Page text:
Sets the root password for the system.

network (optional)
Specify a network address for the system.

reboot (optional)
Reboots the machine after the scripted installation is complete.



The below command is for the "First Hard disk" detected and installation of ESXi with VMFS 5 creation and partition.

clearpart (optional)
Compared to kickstart, the behavior of the ESXi clearpart command is different. Carefully edit the clearpart command in your existing scripts. Clears any existing partitions on the disk. Requires install command to be specified.

install
Specifies that this is a fresh installation. Replaces the deprecated autopart command used for ESXi 4.1 scripted installations. Either the install, upgrade, or installorupgrade command is required to determine which disk to install or upgrade ESXi on.

installorupgrade
Either the install, upgrade, or installorupgrade command is required to determine which disk to install or upgrade ESXi on.

upgrade
Either the install, upgrade, or installorupgrade command is required to determine which disk to install or upgrade ESXi on.

The below commands are of not much of concerns to the success of the ESXi installation.

paranoid (optional)
Causes warning messages to interrupt the installation. If you omit this command, warning messages are logged.

part or partition (optional)
Creates an additional VMFS datastore on the system. Only one datastore per disk can be created. Cannot be used on the same disk as the install command. Only one partition can be specified per disk and it can only be a VMFS partition.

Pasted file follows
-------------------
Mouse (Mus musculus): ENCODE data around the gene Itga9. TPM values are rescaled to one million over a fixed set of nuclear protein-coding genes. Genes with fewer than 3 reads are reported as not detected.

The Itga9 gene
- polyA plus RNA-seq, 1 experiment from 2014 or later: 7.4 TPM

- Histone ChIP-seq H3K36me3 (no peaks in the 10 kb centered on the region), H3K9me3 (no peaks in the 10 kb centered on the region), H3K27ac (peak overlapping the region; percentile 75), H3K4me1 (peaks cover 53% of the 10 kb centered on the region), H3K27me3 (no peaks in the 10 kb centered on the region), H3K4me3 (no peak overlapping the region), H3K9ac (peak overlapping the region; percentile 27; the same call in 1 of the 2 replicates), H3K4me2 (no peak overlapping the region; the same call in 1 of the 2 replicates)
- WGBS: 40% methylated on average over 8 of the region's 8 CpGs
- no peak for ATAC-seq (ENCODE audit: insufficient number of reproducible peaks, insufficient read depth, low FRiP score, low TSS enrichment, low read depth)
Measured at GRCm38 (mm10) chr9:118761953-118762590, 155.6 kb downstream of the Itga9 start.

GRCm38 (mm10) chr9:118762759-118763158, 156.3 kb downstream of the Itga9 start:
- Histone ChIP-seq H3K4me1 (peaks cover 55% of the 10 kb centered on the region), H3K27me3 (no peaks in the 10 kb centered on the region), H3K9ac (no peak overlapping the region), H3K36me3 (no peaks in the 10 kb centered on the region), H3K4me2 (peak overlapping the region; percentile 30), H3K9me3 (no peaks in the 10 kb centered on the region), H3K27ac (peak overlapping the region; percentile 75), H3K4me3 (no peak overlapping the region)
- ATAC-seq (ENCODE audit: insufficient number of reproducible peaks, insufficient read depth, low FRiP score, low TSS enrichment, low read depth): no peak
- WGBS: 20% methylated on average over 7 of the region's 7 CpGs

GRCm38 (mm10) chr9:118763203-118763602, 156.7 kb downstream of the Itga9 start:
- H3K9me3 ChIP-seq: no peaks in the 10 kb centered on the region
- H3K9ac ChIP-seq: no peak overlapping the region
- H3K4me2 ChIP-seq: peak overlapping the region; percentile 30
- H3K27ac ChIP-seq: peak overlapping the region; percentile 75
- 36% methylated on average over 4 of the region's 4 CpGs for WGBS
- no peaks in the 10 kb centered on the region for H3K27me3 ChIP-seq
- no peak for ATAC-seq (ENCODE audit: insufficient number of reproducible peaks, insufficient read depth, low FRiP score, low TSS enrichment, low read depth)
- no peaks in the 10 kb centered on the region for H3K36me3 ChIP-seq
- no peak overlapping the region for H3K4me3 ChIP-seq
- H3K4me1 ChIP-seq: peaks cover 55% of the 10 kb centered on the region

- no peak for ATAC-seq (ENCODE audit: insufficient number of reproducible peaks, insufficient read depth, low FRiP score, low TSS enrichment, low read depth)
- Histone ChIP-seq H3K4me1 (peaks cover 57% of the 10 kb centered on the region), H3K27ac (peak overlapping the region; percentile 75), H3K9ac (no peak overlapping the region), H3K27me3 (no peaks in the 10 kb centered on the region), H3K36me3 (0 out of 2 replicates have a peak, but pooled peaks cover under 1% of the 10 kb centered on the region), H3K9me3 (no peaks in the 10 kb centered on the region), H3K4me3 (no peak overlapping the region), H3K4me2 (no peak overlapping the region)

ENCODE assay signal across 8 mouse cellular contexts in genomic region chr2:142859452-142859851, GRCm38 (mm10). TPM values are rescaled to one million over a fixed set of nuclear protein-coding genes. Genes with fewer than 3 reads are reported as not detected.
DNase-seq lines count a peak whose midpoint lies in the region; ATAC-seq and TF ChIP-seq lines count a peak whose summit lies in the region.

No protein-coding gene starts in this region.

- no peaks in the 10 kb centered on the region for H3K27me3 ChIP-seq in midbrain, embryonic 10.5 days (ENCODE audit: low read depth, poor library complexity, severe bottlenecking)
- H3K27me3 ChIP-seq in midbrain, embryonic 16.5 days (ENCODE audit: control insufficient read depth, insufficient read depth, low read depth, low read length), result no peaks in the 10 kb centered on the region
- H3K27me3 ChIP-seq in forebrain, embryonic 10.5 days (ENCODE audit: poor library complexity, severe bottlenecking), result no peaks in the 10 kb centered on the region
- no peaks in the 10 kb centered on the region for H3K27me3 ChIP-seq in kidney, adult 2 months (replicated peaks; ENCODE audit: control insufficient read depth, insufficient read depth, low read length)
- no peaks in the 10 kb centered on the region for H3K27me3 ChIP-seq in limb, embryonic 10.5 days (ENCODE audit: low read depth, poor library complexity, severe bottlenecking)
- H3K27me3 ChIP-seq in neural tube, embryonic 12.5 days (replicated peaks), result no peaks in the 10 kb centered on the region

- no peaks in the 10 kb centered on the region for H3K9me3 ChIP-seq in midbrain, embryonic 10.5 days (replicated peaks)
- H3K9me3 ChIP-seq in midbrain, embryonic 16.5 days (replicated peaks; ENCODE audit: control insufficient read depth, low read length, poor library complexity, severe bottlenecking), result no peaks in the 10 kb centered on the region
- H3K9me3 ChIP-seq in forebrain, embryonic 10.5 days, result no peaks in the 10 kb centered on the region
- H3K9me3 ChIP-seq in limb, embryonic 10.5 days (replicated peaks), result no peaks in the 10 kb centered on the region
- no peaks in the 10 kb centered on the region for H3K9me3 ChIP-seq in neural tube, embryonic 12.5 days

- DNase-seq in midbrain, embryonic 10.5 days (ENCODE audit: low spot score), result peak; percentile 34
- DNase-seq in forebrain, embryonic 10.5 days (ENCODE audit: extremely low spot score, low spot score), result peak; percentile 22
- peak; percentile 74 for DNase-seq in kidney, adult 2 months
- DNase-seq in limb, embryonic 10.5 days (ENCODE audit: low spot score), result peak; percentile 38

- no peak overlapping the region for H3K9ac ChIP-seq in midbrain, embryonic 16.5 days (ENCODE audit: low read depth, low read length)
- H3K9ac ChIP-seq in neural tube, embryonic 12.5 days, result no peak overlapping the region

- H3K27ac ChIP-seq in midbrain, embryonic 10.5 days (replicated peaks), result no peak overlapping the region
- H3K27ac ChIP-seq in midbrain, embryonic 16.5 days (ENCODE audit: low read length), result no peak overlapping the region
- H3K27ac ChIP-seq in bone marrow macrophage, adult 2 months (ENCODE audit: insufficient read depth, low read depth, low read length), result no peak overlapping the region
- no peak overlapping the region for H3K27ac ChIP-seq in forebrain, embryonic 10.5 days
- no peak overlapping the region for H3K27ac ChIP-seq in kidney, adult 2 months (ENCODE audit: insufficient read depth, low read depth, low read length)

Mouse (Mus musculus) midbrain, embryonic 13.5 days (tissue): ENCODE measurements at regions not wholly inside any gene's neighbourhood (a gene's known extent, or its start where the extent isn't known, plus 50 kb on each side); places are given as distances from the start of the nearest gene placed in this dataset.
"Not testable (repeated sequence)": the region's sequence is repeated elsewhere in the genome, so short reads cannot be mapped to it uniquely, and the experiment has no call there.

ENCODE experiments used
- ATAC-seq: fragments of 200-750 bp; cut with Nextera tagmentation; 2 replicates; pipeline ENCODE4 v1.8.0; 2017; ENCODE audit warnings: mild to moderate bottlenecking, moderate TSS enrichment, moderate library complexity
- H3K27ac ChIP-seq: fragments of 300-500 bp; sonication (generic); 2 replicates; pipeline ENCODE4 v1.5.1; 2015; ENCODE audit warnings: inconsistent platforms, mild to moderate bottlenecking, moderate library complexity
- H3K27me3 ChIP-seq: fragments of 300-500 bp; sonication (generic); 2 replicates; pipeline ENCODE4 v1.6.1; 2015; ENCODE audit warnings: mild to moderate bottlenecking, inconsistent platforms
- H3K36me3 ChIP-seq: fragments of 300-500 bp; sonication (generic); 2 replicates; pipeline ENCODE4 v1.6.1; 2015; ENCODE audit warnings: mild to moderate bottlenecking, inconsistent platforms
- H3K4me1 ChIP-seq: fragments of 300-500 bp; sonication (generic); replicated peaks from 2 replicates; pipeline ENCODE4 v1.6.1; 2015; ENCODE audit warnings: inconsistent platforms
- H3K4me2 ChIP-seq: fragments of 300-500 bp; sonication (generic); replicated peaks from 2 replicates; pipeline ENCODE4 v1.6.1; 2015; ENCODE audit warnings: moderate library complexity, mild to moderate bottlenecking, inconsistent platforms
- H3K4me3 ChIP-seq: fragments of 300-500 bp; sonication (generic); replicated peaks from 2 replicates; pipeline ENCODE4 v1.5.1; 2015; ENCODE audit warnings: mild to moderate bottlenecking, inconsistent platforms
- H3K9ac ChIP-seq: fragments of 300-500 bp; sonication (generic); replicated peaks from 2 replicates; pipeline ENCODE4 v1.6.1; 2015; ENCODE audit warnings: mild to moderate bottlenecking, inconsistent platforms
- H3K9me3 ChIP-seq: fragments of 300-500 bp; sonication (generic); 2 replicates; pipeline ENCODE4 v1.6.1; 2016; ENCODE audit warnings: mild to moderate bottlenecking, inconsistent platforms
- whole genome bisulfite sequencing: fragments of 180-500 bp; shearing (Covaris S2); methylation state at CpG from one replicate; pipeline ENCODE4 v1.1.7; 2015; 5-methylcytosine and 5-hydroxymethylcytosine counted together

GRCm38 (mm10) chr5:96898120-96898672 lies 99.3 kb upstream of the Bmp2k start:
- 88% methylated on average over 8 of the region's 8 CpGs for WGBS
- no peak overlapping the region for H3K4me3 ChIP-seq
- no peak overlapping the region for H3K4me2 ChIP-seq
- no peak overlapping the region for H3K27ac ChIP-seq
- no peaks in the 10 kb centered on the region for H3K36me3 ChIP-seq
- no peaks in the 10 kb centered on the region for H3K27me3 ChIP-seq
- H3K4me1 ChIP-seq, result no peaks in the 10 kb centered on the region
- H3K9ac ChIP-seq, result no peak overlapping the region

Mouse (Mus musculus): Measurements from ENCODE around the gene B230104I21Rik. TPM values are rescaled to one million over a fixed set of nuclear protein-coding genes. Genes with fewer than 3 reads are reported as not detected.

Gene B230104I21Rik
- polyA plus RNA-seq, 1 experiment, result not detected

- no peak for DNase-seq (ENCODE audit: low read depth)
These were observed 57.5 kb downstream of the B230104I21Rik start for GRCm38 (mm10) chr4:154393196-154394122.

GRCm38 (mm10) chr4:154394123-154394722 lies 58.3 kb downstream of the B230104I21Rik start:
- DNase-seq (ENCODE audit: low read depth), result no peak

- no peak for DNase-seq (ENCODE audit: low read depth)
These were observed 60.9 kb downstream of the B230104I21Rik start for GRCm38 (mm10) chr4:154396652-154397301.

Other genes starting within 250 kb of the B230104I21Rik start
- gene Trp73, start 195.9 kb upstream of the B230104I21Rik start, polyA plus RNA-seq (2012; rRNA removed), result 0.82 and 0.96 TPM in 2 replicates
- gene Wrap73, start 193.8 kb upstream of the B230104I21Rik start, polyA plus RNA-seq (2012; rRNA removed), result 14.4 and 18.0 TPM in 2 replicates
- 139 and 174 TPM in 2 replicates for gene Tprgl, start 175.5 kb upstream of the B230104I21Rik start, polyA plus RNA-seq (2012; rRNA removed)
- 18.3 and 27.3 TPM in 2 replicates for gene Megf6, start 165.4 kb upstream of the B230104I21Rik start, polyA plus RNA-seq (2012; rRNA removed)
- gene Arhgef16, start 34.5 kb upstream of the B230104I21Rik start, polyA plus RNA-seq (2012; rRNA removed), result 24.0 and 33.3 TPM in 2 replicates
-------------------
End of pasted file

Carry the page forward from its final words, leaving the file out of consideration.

%include or include (optional)
Specifies another installation script to parse. This command is treated similarly to a multiline command, but takes only one argument.

dryrun (optional)
Parses and checks the installation script. Does not perform the installation.


keyboard (optional)
Sets the keyboard type for the system.



The Basic Kickstart Script Layout
Ok, after the long story.  Let’s put everything back in place on how the basic script will look like.


{script for installation stage}

%pre --interpreter=busybox
{write script to execute for pre installation stage}

%post --interpreter=busybox --ignorefailure=true
{write script to execute for post installation stage}

%firstboot --interpreter=busybox
{write script to execute after first reboot}